[Project_owners] Should the website be split up?

Michael Vincent van Rantwijk, MultiZilla mv_van_rantwijk at yahoo.com
Wed Nov 21 17:15:35 PST 2007


Myk Melez wrote:
> Michael Vincent van Rantwijk, MultiZilla wrote:
>> It is becoming clear to me that something quietly changed over the 
>> years, after AMO came into rotation, because mozdev.org has been 'just 
>> that' and for many years already.
>>   
> Well, lots of things have changed. 

Sure, but not every change is necessarily for the better, even in the 
view of now former MoCo employees who feel like it has changed too much 
and linger to the old Mozilla Foundation days.  You could call it old 
sentiment, but it is a fact that some things might have changed too much.

> Mozilla's browser grew from being a

This is a rather limited view on things, because there are more 
interesting products these days, like: Joost, Miro and Songbird (just a 
few examples).

> project used mostly by developers and techies and intended for 
> productization by consumer-focused organizations (like Netscape) into a 
> consumer product used by tens of millions of regular people.

/me putting on the management hat now.

Isn't that exactly how things should be for a software product?

Maturing from the usual developers only Alpha source code into an early 
adopters Beta version, and from there on into a consumer ready product.

/me putting on the marketing hat up again.

Netscape always had a consumer product (let's not get into the bloat 
fight here) and it did a pretty good job with a product that wasn't 
ready for prime time.

People should give credit due to this fact.  Let's look at Mozilla 
Firefox 1.0 and compare it with todays 3.0 versions, because that shows 
the gap Netscape was dealing with.

> And AMO was developed to meet the needs of those people for a managed 
> directory of addons, including but not limited to those whose 
> development efforts are hosted at Mozdev.

Yes, but we also had mozillaZine (pretty much dead without updates) and 
XULplanet (stuff moved over to MDC) so it looks like big mamaZilla is 
eating everything and everybody, even their own employees (think 
Thunderbird folks here).

> I don't think Mozdev ever tried to become AMO the way AMO is today,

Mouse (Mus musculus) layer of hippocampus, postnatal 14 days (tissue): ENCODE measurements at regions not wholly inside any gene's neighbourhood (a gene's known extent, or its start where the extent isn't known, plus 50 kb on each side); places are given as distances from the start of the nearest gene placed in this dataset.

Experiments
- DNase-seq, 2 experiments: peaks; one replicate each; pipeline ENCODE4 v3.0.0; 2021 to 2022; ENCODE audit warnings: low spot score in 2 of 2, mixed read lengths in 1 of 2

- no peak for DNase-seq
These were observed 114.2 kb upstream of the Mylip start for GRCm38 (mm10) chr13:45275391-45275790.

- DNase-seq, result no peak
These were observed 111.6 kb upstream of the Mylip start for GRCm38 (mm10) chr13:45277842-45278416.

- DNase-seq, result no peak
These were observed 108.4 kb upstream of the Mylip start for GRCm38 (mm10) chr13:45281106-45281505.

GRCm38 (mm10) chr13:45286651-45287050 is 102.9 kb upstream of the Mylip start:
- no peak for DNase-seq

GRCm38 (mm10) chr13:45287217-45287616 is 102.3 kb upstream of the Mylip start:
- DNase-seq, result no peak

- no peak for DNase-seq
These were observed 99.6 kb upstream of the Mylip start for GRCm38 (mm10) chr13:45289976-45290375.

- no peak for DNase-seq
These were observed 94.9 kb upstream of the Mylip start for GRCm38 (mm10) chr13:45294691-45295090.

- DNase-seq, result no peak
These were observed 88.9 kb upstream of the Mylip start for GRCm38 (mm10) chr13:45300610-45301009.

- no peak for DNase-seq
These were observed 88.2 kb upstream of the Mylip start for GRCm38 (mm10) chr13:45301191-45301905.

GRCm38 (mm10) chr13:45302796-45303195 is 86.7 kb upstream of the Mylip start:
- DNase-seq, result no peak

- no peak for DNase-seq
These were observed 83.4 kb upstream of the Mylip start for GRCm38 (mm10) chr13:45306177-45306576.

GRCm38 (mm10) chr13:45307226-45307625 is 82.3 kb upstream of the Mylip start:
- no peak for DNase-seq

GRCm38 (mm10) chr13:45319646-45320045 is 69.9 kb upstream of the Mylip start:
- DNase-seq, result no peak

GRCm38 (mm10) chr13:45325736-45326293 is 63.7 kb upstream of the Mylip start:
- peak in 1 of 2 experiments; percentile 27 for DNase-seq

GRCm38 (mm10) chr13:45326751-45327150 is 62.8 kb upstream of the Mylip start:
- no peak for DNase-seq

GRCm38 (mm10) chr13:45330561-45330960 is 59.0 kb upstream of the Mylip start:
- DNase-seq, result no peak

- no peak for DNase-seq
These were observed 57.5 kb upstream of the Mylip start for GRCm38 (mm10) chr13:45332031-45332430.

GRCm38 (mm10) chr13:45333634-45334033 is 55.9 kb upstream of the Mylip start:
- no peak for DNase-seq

> although it has always provided the means to distribute your addon and 
> some tools for folks to find projects hosted on the site.

Which is totally irrelevant because looking back is always easy.

I started to read Basil's blog about the upcoming AMO changes (thanks to 
David Ascher) and there is still a lot of work to be done, even after 
the next update in December (with respect the the good folks working on 
the update) and mozdev.org could just as easily change a far bit too you 
know.

> But now that AMO exists, there's even less reason for Mozdev to be a 
> directory of addons and more reason for it to focus on the things it 
> does best and which AMO doesn't (and won't) do, which is to empower 
> developers with the best possible tools.  Perhaps that's the subtle 
> change you notice.

That isn't a "subtle change" but a huge disappointment.  Thank you 
mozdev.org (crew) for filling the blanks for so long, and here's the 
MoFu middle finger (follow the leader or die).

> But also keep in mind that I'm just one project owner and board member.  
> Others might not think the same way.
> 
> -myk

In that case I am awaiting one formal reply from the mozdev.org board to 
make this change clear to everyone, because again that would be a total 
surprise to me (this also explains why I got into this argument with 
Robert)!

-- 
Michael Vincent van Rantwijk
- MultiZilla Project Team Lead
- XUL Boot Camp Staff member (ActiveState Training Partner)
- iPhone Application Developer



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